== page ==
Saturday, January 12, 2008
Ravaged--2000 Trees lost at Woodgreen Ravine
Well its gone. The developers finally moved in with the 40 ton feller-buncher on Thursday and by the end of the day its massive blade had ripped through all two thousand trees at Woodgreen Ravine. The 4 year battle to save this young forested site in West Hill had come to an end.
Bruce Smith, Director responsible for the Advisory Board of the Manse Valley Community Association, was in disbelief that after such a long and valiant battle, machinery could clear cut such a large area in such a short period of time. In place of a forest, the land was littered with five acres of fallen trunks and branches waiting to be ground to sawdust.
Back in November, over 30 local residents had successfully braved nearly freezing rain at 7:30 in the morning to block the developers entrance to the site. Don York, President of the MVCA had just submitted a brilliant and devastating rebuttal to the staff report negating the the area's notorious water drainage problem. There seemed to be hope. There seemed to be time. But there wasn't. This time the developers arrived unannounced and all the community could do was watch, and cry.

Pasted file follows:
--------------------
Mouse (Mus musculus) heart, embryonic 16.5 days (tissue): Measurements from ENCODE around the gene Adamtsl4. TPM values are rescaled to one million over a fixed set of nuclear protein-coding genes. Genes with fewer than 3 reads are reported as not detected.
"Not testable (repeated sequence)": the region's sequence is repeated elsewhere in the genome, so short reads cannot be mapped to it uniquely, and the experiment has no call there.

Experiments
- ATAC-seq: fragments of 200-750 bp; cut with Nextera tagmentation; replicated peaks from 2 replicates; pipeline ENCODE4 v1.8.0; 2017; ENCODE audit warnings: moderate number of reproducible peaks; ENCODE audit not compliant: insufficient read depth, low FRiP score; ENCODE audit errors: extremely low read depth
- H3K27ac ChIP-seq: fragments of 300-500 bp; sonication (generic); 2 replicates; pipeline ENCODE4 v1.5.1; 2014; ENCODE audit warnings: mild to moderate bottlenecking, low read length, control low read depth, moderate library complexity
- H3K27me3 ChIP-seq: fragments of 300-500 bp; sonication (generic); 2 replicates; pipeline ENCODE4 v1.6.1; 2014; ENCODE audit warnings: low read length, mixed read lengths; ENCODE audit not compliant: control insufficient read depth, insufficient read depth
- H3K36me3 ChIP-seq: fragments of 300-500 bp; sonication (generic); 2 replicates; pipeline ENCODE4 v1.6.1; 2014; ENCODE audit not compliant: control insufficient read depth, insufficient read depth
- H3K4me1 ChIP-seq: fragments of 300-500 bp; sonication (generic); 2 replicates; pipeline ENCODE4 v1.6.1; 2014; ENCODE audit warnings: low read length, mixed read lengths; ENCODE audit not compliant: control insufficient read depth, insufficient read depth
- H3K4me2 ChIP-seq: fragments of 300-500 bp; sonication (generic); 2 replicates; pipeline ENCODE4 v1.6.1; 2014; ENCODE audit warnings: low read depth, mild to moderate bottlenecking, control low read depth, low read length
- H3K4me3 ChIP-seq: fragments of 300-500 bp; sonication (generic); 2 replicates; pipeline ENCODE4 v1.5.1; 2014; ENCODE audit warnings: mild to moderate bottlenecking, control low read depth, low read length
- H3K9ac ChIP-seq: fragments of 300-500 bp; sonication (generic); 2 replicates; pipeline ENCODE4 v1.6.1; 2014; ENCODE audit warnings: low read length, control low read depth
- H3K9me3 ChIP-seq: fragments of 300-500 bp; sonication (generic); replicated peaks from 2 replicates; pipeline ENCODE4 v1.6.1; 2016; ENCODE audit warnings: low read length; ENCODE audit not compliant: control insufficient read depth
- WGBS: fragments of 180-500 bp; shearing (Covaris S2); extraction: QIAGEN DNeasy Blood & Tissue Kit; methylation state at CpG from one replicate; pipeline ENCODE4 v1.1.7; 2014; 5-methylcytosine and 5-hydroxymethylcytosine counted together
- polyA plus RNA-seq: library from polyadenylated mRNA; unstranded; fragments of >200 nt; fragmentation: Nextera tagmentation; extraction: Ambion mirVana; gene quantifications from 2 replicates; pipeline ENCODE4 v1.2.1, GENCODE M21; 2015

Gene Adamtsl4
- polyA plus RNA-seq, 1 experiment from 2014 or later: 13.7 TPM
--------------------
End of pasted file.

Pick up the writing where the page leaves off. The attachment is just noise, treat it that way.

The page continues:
The Ravine is a five acre site, located near Lawrence Ave. E. and Manse Road behind the new 43 Division Police Station. This wonderful site had more than 1200 trees, plus an additional 800 saplings, and many types of bushes and flowers. It was the home to abundant wildlife including white tailed deer, fox, raccoons and a wide variety of birds. It was both a resting and feeding ground for the monarch butterfly on its migration to Mexico. The Ravine was used by people of all ages for playing, walking, exploring, meeting, or enjoying the fruits of a huge blackberry patch.
All of this, however, has come to an end. The City of Toronto, as owners of the property, sold it to a developer for the construction of 60 affordable houses. The developer is now in the process of clear-cutting the site, and removing the top layers of soil so that not a single blade of grass will remain.
There had been many reasons to save this environmentally sensitive woodlot. In addition to being a community meeting place and treasure, and a home to birds and animals, the trees help act as a carbon sink removing pollutants from the air, helping moderate the air quality in the area. The Ravine borders on an industrial site along Coronation Drive with a large concentration of chemical industries. The area has been identified as having the fifth highest toxic chemical emissions in the City of Toronto.
With continued population growth, all wild areas are now precious but they are especially critical where, by some miracle, that wilderness can still be found the heart of a City of three million, the economic engine of an entire nation. In such a large city it is easy to loose sight of the fact that we are a part of nature. And now with the loss of Woodgreen Ravine, it will be harder still to hold onto that knowledge.